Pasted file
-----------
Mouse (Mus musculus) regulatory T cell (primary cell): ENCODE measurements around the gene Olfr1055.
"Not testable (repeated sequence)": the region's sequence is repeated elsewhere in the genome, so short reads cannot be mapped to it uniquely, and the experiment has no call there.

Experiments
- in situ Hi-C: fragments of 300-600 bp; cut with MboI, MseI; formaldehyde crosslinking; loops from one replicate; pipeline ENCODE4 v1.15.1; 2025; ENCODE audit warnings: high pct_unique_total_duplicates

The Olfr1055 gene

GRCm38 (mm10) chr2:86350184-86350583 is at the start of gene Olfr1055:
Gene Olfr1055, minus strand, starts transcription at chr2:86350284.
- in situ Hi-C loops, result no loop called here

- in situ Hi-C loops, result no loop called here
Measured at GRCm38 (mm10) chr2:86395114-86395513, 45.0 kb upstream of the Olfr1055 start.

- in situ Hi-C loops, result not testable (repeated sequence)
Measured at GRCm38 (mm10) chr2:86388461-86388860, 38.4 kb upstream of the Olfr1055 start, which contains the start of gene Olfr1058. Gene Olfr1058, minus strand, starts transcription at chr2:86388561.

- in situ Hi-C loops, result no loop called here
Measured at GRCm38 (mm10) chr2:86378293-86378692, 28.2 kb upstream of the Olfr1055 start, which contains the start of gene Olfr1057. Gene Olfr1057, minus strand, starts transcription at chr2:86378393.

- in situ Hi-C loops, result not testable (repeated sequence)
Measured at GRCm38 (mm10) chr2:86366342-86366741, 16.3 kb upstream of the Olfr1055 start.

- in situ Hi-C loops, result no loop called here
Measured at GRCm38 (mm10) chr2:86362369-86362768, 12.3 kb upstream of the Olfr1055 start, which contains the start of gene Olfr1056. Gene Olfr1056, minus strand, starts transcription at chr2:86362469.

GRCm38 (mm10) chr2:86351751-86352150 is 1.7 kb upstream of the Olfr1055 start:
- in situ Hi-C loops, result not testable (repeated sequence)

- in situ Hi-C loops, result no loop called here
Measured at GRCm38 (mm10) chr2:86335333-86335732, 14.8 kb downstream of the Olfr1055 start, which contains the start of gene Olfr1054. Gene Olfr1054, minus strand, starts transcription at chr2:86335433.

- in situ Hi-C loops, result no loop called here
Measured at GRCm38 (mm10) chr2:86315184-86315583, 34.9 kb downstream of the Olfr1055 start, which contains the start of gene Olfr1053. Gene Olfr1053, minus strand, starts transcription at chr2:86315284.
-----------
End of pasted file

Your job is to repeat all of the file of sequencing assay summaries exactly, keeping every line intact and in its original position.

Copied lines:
Mouse (Mus musculus) regulatory T cell (primary cell): ENCODE measurements around the gene Olfr1055.
"Not testable (repeated sequence)": the region's sequence is repeated elsewhere in the genome, so short reads cannot be mapped to it uniquely, and the experiment has no call there.

Experiments
- in situ Hi-C: fragments of 300-600 bp; cut with MboI, MseI; formaldehyde crosslinking; loops from one replicate; pipeline ENCODE4 v1.15.1; 2025; ENCODE audit warnings: high pct_unique_total_duplicates

The Olfr1055 gene

GRCm38 (mm10) chr2:86350184-86350583 is at the start of gene Olfr1055:
Gene Olfr1055, minus strand, starts transcription at chr2:86350284.
- in situ Hi-C loops, result no loop called here

- in situ Hi-C loops, result no loop called here
Measured at GRCm38 (mm10) chr2:86395114-86395513, 45.0 kb upstream of the Olfr1055 start.

- in situ Hi-C loops, result not testable (repeated sequence)
Measured at GRCm38 (mm10) chr2:86388461-86388860, 38.4 kb upstream of the Olfr1055 start, which contains the start of gene Olfr1058. Gene Olfr1058, minus strand, starts transcription at chr2:86388561.

- in situ Hi-C loops, result no loop called here
Measured at GRCm38 (mm10) chr2:86378293-86378692, 28.2 kb upstream of the Olfr1055 start, which contains the start of gene Olfr1057. Gene Olfr1057, minus strand, starts transcription at chr2:86378393.

- in situ Hi-C loops, result not testable (repeated sequence)
Measured at GRCm38 (mm10) chr2:86366342-86366741, 16.3 kb upstream of the Olfr1055 start.

- in situ Hi-C loops, result no loop called here
Measured at GRCm38 (mm10) chr2:86362369-86362768, 12.3 kb upstream of the Olfr1055 start, which contains the start of gene Olfr1056. Gene Olfr1056, minus strand, starts transcription at chr2:86362469.

GRCm38 (mm10) chr2:86351751-86352150 is 1.7 kb upstream of the Olfr1055 start:
- in situ Hi-C loops, result not testable (repeated sequence)

- in situ Hi-C loops, result no loop called here
Measured at GRCm38 (mm10) chr2:86335333-86335732, 14.8 kb downstream of the Olfr1055 start, which contains the start of gene Olfr1054. Gene Olfr1054, minus strand, starts transcription at chr2:86335433.

- in situ Hi-C loops, result no loop called here
Measured at GRCm38 (mm10) chr2:86315184-86315583, 34.9 kb downstream of the Olfr1055 start, which contains the start of gene Olfr1053. Gene Olfr1053, minus strand, starts transcription at chr2:86315284.